A lot of anglers believe that the pickerel is simply a small pike as they can look rather similar and occur in the same types of waters. What many people don’t know is that these two fish are actually two separate species. So, in order for you to have an easier time telling them apart, I wrote this helpful species guide on the interesting topic of pike vs. pickerel.
Northern pike grow to a much bigger size than pickerel. Checking body coloration, as well as dot and bar patterns, are other reliable ways of identifying these two species, as pickerel have a dark chain-like pattern on their sides, while pike have plenty of short, light bar-like dots all over their flanks.
Continue reading this article to find out all the major differences between the northern pike and its smaller cousin the chain pickerel.
Pike or Pickerel? (Major Differences)
While northern pike (Esox lucius) and chain pickerel (Esox niger) are actually two separate types of fish, they are nonetheless fairly closely related to one another, as they belong to both the wider pike family Esocidae and the same genus type Esox.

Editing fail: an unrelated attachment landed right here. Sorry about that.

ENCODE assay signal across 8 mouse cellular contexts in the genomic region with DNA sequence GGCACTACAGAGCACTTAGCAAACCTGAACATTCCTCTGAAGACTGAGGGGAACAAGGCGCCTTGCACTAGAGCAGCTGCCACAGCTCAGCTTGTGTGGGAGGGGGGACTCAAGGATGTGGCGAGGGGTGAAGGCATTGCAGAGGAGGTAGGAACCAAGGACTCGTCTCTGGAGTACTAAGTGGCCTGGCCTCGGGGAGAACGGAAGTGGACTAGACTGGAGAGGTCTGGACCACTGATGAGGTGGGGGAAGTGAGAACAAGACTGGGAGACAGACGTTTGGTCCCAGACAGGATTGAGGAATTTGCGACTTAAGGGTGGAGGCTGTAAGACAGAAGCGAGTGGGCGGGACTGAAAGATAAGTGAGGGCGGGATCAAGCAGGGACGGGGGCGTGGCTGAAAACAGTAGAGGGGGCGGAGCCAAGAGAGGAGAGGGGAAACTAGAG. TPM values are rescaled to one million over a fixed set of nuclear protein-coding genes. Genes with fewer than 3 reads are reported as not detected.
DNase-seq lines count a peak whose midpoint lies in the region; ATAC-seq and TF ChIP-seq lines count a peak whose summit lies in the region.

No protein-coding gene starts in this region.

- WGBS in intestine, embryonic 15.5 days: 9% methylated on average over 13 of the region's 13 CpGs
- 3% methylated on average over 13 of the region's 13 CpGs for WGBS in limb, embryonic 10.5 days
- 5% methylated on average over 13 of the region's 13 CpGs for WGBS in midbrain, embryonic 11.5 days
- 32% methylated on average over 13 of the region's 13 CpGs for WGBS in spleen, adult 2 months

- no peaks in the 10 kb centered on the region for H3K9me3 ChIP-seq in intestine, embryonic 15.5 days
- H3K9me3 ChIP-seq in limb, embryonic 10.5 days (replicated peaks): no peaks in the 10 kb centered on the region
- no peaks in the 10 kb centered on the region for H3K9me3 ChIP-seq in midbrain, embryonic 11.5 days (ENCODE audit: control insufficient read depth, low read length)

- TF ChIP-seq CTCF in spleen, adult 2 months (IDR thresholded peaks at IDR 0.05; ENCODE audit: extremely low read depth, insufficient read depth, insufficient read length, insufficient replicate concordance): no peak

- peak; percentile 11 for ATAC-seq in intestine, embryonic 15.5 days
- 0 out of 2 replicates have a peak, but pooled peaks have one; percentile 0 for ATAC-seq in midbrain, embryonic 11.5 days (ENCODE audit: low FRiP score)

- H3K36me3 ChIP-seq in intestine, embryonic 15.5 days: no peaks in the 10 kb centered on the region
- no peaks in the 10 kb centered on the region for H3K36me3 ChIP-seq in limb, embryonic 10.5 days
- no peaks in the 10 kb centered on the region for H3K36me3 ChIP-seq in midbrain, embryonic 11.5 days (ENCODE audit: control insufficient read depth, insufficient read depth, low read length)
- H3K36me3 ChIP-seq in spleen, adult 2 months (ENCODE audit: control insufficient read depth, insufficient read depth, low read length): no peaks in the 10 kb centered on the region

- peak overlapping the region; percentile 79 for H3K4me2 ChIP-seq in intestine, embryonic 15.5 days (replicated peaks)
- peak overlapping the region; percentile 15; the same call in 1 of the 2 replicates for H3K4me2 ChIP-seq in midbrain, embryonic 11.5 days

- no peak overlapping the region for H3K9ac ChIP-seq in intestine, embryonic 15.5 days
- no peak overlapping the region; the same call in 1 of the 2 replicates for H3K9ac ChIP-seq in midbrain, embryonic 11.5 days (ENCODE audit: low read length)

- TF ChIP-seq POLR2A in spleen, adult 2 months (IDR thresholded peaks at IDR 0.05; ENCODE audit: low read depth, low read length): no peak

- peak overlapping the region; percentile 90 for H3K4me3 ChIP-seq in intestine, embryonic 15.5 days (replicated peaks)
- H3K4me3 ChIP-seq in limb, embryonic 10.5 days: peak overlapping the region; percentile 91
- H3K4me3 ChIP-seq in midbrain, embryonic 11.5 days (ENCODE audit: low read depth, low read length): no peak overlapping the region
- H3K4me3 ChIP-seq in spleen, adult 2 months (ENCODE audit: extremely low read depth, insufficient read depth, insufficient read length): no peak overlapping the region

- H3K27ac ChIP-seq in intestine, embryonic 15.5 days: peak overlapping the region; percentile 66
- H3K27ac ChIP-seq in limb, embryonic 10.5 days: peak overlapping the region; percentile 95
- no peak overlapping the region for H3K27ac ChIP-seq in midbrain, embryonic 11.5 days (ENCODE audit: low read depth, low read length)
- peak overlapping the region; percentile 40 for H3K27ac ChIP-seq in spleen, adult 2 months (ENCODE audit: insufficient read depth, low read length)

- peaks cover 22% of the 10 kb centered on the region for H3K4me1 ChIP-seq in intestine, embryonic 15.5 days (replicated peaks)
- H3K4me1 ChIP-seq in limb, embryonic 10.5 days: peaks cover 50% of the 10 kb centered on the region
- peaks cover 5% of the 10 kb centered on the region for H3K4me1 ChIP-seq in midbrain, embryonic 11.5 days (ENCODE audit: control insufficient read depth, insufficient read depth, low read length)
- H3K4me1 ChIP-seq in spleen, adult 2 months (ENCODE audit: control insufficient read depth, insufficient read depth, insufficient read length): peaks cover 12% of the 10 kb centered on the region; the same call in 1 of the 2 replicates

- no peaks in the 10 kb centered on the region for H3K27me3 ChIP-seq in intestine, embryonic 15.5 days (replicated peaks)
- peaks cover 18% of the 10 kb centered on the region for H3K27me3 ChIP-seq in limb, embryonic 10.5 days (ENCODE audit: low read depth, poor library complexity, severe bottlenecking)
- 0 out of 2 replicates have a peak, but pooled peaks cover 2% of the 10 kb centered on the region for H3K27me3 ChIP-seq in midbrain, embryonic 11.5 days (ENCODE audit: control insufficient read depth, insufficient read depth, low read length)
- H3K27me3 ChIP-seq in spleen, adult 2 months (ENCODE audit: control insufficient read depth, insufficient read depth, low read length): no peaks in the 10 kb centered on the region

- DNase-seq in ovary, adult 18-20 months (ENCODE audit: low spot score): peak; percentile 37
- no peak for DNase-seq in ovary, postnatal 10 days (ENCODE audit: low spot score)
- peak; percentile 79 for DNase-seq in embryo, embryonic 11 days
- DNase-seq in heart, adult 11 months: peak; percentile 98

As such, they share certain similarities which can make them relatively hard to tell apart. Especially the pickerel’s body shape strongly reminds of that of the northern pike, which is the reason why many anglers believe they are juvenile pike.
However, as this article will show, there are a number of fairly certain ways to tell the difference between these two pike species. If you keep those in mind while fishing, you won’t have a problem identifying your next pike or pickerel catch.
Length and Weight
Body size and weight are, by far, the easiest ways of telling the difference between a pike and a chain pickerel. I think it’s fair to say that the pickerel can be considered the pike’s smaller cousin. Compared to the mighty apex predator that is the northern pike, the chain pickerel is really somewhat of a dwarf.